- Three new government subsidized housing projects were built -- two for whites and one for blacks.


 - The Chicago Housing Authority designed a project exclusively for black residence in hopes it would relieve the housing shortage.


 - This project, however, did not help the scarcity of housing nor the racial segregation of the residences within the ghetto.


The Second Ghetto:


 - The population of black people in Chicago increased from 278,000 people in 1940 to 813,000 people in 1960.


 - From 1945 to 1960 “an unprecedented building boom took place in the country’s suburbs, making possible a massive exodus of middle-class whites from cities like Chicago” (Fleming, 75).


 - As more blacks from the south poured into the city, whites moved out of the city.  This created racial succession and thus the ghetto expanded and shifted.




 - Violence began when the city’s racial geography was altered temporarily by allowing black veterans to house in white projects.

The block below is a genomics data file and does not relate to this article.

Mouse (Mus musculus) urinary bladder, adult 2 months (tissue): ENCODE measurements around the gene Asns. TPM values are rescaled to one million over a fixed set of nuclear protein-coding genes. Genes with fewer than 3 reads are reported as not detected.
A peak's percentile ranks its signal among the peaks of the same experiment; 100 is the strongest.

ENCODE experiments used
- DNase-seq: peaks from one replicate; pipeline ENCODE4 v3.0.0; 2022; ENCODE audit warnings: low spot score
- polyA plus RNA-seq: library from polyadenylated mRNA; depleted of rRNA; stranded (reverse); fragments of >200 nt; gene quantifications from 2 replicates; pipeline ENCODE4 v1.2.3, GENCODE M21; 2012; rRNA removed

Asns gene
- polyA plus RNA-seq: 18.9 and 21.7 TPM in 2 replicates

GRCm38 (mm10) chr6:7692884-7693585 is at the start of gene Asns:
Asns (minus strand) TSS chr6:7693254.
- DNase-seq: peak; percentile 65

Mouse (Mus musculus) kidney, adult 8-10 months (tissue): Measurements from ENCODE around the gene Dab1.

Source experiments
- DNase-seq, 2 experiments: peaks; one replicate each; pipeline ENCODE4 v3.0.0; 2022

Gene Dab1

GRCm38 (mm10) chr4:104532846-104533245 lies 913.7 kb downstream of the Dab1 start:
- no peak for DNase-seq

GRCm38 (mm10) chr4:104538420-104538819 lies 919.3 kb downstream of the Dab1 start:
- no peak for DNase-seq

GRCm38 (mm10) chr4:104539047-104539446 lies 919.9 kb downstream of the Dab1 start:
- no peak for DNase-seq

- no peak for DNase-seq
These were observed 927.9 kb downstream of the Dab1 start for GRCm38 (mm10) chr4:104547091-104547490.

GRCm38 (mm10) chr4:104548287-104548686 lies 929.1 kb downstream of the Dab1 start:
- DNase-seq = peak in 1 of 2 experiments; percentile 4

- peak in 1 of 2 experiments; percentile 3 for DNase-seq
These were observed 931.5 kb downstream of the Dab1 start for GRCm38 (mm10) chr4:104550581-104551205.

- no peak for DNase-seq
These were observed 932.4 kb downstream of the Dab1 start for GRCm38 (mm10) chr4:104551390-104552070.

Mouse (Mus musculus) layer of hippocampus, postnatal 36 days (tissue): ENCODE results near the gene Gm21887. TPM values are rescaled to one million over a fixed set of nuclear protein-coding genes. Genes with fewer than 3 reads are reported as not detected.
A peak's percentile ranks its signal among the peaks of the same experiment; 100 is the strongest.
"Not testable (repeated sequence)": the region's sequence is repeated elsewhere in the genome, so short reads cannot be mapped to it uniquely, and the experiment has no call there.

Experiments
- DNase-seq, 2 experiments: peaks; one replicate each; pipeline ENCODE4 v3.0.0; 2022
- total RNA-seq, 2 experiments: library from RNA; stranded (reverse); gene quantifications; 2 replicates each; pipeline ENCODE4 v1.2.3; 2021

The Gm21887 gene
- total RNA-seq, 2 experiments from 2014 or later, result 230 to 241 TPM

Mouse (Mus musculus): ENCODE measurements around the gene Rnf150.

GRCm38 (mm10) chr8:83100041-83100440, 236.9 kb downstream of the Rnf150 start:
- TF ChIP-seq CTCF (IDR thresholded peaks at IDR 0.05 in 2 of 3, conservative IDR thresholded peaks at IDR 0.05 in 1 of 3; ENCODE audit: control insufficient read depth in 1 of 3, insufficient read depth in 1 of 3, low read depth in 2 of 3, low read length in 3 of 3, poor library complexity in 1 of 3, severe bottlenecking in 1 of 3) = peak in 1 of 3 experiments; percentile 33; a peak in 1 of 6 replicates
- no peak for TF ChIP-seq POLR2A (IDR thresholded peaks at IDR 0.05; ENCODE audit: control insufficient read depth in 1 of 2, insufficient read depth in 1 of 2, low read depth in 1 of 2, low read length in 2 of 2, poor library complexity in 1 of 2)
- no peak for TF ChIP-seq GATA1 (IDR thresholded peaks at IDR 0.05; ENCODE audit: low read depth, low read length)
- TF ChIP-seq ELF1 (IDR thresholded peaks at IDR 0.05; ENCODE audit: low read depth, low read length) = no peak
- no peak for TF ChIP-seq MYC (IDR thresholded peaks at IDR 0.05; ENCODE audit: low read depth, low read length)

- This resulted in multiple race riots.


 - The Irish, Polish, Czech and Italian became buffers between inner-city blacks and well-off suburban whites.


Urban Renewal:


  - Businessmen and South Side professionals decided to deal the ghetto with a different approach by clearing all of the slums and rebuilding a “central Chicago and re-attract a ‘solvent’ population downtown” (Fleming, 77).


 - Overall plan was to “obtain ‘slum’ land through through purchase or condemnation, write down its cost, and then sell it to private developers who would build residential properties for middle and upper-class customers” (Fleming, 77).


 - In 1947 Illinois legislature passed the Blighted Areas Redevelopment and Relocation Act which allowed them to “clear Chicago’s slums and relocate the poor” (Fleming, 77).


 - Black were left on their own “in a racially discriminatory environment with no new affordable housing in the area” (Fleming, 78).


 - The urban renewal projects only shifted many issues with the black community to a place further in the ghetto and often destroyed more housing than it replaced.



Public Housing:


 - In the beginning the Chicago Housing commission was “not entirely lamentable” (Fleming, 79).  They chose their tenants with care, families that were working-class, and tried to create a cohesive, albeit racially segregated community.  


 - The 1937 Housing Act caused further isolation concentrating the poor families.  The “middle- and working-class families who had traditionally provided the central city with stability, political power, and moral supervision” left for the suburbs, which only worsened the condition for those who did not have the means to leave (Fleming, 79).